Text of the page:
Have you ever tried to initiate sex, but your partner wasn’t interested?
It can be a strange feeling to deal with, especially if it’s a topic you feel you can’t talk about.
There are a lot of ideas out there about what a “normal” sex life is, and it can be a source of shame to feel like your experience doesn’t measure up. However, sex is such an individual experience that it’s hard to compare yourself to others – that can often leave you feeling bad about yourself or your experiences.
Communicating about sex is tricky if you don’t have much practice. Luckily though, it gets easier the more you try it. You may also find your partner uncomfortable talking about sex or your sex life. Everyone has their comfort level, so it can help to ease into talking about sex (like discussing sex from a TV show instead of your personal sex life at first). Remember, though, the key to a great sex life is being able to communicate. It can be upsetting if you don’t know what your partner is enjoying or their boundaries. Also, there’s the issue of consent – consent requires communication throughout the experience, so practicing this kind of communication is a big deal.
If you’re unsure where to start, try exploring the stories you tell yourself about sex.
- Where did you learn these stories?
- Are they true, or are they no longer relevant to the information you have now as an adult?
- How do you feel when you imagine talking about sex with your partner?
- Where in your body do you feel those things – do you feel anxiety in your throat or chest, or maybe butterflies in your stomach?
Pay attention to what’s going on in your body and start there.
Why people might not want to have sex
Sex drive isn’t always as simple as being turned on. Sometimes we’re too tired to act on any desire we feel. Sometimes medicine we take lowers our sex drive or makes sexual dysfunction more likely. Here are some other reasons why people might not be into sex at a particular moment:
- They had a hard day at work and just needed to chill out.
- They ate something that didn’t agree with them, and they’re having a stomachache.
- They’re feeling a lot of pressure from family members to visit for a week over the holidays.
- They’re in the middle of a stressful move and don’t have the energy for sex.
- Someone they love is in distress, and sex is the furthest thing from their mind.
- There’s been a breakdown of trust in the relationship, and they’re not sure how to repair it.
- They are having a tough time with their mental health, and sex isn’t on their mind.
These are just a few examples, but there are a million reasons why someone might not be in the mood for sex, and very few of the reasons have anything to do with their partner.
How does desire work?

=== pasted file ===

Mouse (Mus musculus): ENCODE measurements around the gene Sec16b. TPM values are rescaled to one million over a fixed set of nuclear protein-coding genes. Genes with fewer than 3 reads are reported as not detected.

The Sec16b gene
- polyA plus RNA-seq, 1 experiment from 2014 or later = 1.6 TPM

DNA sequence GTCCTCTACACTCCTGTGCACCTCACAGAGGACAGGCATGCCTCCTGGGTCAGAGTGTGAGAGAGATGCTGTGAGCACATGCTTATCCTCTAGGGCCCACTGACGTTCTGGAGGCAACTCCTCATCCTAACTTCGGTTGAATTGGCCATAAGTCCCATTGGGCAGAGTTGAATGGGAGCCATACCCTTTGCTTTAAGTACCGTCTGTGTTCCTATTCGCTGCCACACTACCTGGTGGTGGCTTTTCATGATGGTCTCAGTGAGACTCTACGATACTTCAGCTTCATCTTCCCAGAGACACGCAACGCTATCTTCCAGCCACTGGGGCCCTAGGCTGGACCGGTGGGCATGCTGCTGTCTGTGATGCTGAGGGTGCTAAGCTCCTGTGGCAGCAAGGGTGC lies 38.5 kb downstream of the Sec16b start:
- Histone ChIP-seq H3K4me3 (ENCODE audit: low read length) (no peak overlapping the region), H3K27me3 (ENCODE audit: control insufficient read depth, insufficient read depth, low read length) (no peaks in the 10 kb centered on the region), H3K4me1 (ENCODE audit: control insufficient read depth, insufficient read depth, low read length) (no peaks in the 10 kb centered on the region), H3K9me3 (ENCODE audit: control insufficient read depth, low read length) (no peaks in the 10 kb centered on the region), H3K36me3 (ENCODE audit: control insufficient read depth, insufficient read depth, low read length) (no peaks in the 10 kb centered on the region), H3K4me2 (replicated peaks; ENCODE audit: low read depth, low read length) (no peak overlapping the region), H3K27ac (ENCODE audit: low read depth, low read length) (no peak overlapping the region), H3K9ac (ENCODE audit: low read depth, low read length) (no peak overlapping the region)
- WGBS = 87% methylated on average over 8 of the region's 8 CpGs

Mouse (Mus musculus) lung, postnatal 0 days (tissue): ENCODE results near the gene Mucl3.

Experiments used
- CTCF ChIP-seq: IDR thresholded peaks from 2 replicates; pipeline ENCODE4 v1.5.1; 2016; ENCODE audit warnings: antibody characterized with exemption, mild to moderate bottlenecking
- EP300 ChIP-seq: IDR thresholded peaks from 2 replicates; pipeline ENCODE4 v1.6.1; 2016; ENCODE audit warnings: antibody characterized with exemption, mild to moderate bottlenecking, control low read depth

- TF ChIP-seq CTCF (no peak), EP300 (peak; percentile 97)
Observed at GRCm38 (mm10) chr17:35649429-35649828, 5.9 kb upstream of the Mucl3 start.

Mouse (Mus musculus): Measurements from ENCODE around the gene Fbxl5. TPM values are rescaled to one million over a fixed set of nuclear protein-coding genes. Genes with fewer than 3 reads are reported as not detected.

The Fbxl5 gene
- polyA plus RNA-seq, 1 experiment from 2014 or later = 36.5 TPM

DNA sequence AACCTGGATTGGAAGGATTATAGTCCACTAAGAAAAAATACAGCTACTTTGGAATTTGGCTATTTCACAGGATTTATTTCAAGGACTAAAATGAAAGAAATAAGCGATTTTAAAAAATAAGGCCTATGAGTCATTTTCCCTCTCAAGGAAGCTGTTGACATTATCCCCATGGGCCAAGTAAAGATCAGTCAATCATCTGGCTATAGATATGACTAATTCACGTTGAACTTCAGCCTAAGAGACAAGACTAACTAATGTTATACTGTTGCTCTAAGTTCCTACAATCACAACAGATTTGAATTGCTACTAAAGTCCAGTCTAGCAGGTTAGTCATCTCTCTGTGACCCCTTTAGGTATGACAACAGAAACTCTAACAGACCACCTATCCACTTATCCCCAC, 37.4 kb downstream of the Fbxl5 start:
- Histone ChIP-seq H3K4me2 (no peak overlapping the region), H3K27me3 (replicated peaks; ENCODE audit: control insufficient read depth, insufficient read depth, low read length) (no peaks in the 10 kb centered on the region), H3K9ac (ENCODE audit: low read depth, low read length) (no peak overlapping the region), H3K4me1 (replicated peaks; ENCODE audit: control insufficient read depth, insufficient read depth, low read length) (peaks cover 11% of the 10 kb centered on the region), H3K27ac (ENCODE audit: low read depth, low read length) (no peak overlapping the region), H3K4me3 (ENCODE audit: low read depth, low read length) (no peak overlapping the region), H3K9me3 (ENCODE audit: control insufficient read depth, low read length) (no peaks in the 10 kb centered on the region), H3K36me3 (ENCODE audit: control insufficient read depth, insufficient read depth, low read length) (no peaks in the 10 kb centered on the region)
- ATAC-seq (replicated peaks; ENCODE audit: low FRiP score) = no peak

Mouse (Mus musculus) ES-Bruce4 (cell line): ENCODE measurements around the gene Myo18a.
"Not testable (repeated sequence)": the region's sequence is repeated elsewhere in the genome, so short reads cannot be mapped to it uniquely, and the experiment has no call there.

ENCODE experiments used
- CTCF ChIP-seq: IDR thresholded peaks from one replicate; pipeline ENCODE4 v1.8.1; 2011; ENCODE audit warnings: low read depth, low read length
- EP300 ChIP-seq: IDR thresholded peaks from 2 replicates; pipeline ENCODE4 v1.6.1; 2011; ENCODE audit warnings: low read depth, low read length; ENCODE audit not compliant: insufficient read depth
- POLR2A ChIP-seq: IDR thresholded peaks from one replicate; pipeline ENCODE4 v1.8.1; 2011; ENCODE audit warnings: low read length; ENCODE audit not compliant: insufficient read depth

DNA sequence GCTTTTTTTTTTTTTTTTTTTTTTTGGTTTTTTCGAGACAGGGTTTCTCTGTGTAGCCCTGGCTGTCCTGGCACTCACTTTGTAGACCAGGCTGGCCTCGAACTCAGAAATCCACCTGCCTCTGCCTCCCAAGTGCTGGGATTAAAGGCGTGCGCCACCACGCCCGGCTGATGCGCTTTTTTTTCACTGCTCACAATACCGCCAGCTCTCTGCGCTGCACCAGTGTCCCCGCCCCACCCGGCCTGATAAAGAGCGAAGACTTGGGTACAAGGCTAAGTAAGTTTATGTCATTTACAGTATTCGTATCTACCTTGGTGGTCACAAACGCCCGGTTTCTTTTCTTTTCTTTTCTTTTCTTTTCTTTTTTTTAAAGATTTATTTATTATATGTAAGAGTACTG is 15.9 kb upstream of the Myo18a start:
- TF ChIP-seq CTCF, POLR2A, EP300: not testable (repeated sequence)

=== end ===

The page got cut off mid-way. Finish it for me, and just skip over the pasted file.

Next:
Desire doesn’t work the same way for everyone. There are different types of desire–spontaneous or responsive–we don’t all get turned on in the same way. Some people feel desire without any physical stimulation – they’ll go from zero to horny in 3.5 seconds. That’s spontaneous desire – the desire to have sex pops up without needing any build-up time.
Other people experience reactive desire, which builds in reaction to physical or mental stimulation. You might watch a movie with a hot sex scene and then get in the mood. Or you might not feel like you want sex until you and your partner start touching or kissing.
However you experience desire, know that there is nothing wrong with you. There’s no requirement for the amount of passion you feel or how you feel it – it just takes some time to learn what works best for you.
What is going on underneath the tension?
Whenever we argue with a partner, it’s a pretty good bet that there are some attachment needs underneath contributing to what’s going on. Attachment needs are requirements we need to feel secure, like knowing that you matter or won’t be abandoned.
We need connection to survive as a species and are wired to get it. So when your partner turns down sex, it might not feel in the moment like they’re just too tired or they’re under a lot of stress. It can feel like what they’re saying is “I don’t want you” or “I don’t desire you,” even when that’s not what they mean at all.
To find out what’s genuinely occurring, communication is necessary. Nothing will get better if you don’t talk about what’s happening and what each of you feels when sex comes up. When you try to ignore or avoid a problem, it doesn’t go away; it just leads to resentment and frustration. The same is valid here.
If you’re struggling with wanting sex when your partner doesn’t, here are some suggestions for the following steps to take after talking about it:
1) Take sex off the table (but not touch)
Sometimes, the pressure to have sex can take away the excitement of touching and playing with one another. If there’s an expectation that you’ll have sex every time you touch, purposefully, casual, affectionate, or playful touch might be the last thing on your mind.